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21st Century English

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Analysis task. Youtube vlog. Resource. Introducing key terms. The Language of Social Media. Oxford Dictionary names emoji 'word of the year' - here are five better options. I have no words to describe it.

Oxford Dictionary names emoji 'word of the year' - here are five better options

Oxford Dictionaries, as owned by the Oxford University Press (OUP), has announced its “word” of the year is … not a word. It’s an emoji. To be precise, it’s the “tears of joy” emoji. Which makes me very “crying face emoji”, because the tears of joy emoji certainly doesn’t deserve to be emoji – sorry, word – of the year. I don’t even object that much to the OUP trying something different in selecting its word of the year. President of Oxford Dictionaries, Casper Grathwohl, says: “Emoji culture has become so popular that individual characters have developed their own trends and stories.” The problem is there are so many better emoji than the tears of joy emoji. 1. The nail painting emoji does not mean “I am painting my nails”. 2. The aubergine, or eggplant, emoji definitely has nothing to do with vegetables . 3. One of my most frequently used emoji, and judging by the messages I receive and tweets I see, other people’s too. Modern Influences: the English language in the 21st century by Clara Leney on Prezi.

Is Texting Killing the English Language? Texting has long been bemoaned as the downfall of the written word, “penmanship for illiterates,” as one critic called it.

Is Texting Killing the English Language?

To which the proper response is LOL. Texting properly isn’t writing at all — it’s actually more akin to spoken language. And it’s a “spoken” language that is getting richer and more complex by the year. First, some historical perspective. Writing was only invented 5,500 years ago, whereas language probably traces back at least 80,000 years. (MORE: Why Americans Need Spelling Bees and Vocabulary Tests) No one talks like that casually — or should. (MORE: Banning the Term Illegal Immigrant Won’t Change the Stigma) Texting is developing its own kind of grammar.

Of course no one thinks about that consciously. Civilization, then, is fine — people banging away on their smartphones are fluently using a code separate from the one they use in actual writing, and there is no evidence that texting is ruining composition skills. MORE: Why Do We Love to Invent Languages? October 2011 -

Following on from the post about changing punctuation, here's a guest post from Emma Bertouche who is an Online Marketing Executive for a language translations company and writes for several websites and blogs regarding language and social media.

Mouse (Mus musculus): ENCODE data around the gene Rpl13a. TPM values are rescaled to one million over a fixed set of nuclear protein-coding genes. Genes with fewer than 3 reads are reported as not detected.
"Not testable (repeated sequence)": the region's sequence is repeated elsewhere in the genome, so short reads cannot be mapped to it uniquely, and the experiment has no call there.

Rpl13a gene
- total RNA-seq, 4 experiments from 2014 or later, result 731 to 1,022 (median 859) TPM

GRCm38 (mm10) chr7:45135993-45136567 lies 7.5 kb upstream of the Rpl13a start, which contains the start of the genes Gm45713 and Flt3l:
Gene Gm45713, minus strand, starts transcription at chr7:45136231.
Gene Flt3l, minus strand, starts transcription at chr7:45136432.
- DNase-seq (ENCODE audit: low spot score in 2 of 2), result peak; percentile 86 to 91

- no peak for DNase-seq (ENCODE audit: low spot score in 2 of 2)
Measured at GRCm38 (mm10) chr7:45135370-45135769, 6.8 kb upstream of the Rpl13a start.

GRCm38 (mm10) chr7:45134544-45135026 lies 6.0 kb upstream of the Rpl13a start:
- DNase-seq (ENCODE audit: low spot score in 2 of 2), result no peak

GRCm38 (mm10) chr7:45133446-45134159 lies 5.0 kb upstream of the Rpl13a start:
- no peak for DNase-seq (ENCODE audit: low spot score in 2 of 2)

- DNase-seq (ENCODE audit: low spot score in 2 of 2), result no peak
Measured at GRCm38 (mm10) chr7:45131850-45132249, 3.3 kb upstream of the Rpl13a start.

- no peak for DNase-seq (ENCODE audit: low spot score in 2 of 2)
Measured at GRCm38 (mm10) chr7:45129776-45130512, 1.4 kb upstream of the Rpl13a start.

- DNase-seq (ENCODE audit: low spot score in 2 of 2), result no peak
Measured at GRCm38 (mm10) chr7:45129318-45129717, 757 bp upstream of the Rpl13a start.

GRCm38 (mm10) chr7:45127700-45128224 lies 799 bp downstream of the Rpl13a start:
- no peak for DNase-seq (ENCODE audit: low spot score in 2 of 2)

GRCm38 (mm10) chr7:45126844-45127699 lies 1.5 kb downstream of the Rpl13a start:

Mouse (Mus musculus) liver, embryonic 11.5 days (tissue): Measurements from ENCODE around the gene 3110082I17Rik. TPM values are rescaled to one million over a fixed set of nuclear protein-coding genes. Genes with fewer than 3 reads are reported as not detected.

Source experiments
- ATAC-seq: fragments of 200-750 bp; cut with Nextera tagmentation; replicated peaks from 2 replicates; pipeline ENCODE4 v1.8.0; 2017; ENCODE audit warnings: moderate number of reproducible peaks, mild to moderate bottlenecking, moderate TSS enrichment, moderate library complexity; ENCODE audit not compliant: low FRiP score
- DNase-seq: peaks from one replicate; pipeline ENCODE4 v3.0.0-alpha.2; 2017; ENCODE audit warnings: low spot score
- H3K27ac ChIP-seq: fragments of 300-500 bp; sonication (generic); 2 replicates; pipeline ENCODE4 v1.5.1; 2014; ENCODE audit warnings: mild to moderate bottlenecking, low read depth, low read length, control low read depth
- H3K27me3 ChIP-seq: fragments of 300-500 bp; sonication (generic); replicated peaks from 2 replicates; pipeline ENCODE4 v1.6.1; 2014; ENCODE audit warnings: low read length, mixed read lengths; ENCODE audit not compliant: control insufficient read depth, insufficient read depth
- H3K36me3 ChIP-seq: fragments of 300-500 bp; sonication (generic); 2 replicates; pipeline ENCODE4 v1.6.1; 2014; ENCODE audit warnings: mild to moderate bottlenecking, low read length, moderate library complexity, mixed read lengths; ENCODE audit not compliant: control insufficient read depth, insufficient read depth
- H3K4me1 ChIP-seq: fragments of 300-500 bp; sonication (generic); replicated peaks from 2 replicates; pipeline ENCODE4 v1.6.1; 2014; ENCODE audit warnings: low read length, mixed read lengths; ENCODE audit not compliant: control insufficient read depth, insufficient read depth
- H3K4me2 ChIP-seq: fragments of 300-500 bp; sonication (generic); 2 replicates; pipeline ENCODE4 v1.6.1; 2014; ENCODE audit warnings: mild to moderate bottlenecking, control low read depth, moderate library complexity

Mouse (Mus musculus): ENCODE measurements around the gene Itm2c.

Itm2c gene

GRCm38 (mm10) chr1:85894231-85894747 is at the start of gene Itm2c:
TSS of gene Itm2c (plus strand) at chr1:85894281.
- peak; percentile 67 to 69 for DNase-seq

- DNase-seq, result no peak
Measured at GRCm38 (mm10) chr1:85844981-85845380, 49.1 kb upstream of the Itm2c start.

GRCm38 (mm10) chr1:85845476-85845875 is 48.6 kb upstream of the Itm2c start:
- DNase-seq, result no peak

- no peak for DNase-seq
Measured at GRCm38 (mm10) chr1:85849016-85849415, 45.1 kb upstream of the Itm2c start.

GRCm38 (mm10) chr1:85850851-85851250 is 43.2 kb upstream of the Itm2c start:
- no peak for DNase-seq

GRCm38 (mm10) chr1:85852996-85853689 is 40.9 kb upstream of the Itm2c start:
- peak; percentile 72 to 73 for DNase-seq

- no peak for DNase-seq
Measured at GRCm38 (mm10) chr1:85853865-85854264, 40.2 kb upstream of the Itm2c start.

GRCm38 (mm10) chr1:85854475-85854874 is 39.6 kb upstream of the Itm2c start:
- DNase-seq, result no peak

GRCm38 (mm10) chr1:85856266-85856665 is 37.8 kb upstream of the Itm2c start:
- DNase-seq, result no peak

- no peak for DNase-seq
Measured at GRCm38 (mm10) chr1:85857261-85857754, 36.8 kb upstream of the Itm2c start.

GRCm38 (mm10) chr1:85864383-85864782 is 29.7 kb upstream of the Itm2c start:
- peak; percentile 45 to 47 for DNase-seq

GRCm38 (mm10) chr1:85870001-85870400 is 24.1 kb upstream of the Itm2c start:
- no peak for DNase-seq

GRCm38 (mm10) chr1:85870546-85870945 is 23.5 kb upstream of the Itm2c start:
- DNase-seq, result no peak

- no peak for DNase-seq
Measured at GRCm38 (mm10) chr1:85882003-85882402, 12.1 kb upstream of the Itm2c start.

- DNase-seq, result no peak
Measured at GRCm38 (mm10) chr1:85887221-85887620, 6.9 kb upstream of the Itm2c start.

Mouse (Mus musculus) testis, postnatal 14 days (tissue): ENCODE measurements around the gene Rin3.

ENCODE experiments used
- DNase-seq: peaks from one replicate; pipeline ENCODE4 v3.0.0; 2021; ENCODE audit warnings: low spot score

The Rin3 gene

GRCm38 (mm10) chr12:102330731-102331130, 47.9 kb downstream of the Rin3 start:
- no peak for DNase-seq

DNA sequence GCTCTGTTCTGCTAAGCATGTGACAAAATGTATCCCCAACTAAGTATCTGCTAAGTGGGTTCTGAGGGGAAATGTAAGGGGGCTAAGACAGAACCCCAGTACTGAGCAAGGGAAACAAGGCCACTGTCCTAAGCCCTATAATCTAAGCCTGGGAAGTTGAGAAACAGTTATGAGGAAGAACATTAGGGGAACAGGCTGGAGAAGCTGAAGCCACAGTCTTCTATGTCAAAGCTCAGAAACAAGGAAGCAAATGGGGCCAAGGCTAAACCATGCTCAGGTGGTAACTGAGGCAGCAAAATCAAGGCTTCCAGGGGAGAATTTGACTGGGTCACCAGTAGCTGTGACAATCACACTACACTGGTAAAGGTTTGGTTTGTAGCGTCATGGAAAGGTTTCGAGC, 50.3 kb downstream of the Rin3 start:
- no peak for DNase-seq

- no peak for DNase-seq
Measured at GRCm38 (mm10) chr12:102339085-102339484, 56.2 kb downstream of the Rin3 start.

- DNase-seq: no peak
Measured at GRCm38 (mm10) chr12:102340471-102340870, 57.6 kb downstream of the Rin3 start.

October 2011 -

Advances in technology have always added to and changed the way we use the English language. The rise of social media and the regular social network user is the latest example of the internet driving many new or distorted words and phrases into common language, infiltrating themselves into daily use in written and spoken communication. Many blogs and articles are written every day on how this is perceived to be diluting and misusing the English language – and many other languages for that matter.

One phenomenon that needs closer examination is the growing use of the lowly hashtag - ‘#’ – to emphasise an argument, feeling, or solidarity with a group. When Twitter Words are Spoken Words. Photo (c) Matthew Bowden Since the dawn of the written word, great minds have noted the separation between spoken and written language.

When Twitter Words are Spoken Words

Yet with social media, we have perhaps bridged this gap. The conventions of texting, chatting, and emailing dictate a conversational tone, an off-the-cuff quality that imbues the conversation with personality. Naturally, then, one might wonder if online communication habits are influencing our spoken language. For example, I’ve noticed a recent trend toward using the term ‘OMG‘ in face-to-face conversation. In fact, we may underestimate the degree to which online lingo has infiltrated American spoken language. For one thing, women seem to show more variety when it comes to spoken internet lingo than men. I remain a tad skeptical about the degree to which online writing will impact spoken language. Only time will tell. Ben Trawick-Smith launched his dialect fascination while working in theatre. OMG! Text Messaging is Saving the World! Texting: we all do it.

OMG! Text Messaging is Saving the World!

A lot. It’s quick, it’s easy, and it’s especially useful when making a phone call isn’t an option (like at work or in class where you technically shouldn’t be using your phone…or when you want to flirt with a guy without being too committal.). It’s convenience is part of the reason it’s become so popular over the last several years. However, not everyone (Read: crotchety old people) thinks it’s so great – many critics claim that texting is contributing to the deterioration of the English language.

Critics worry that the common practice of using abbreviations and shorthand in text messages will cause people begin to speaking in shorthand, too. WTF are they talking about? And some other people agree! See? In fact, research has shown that texting actually improves grades.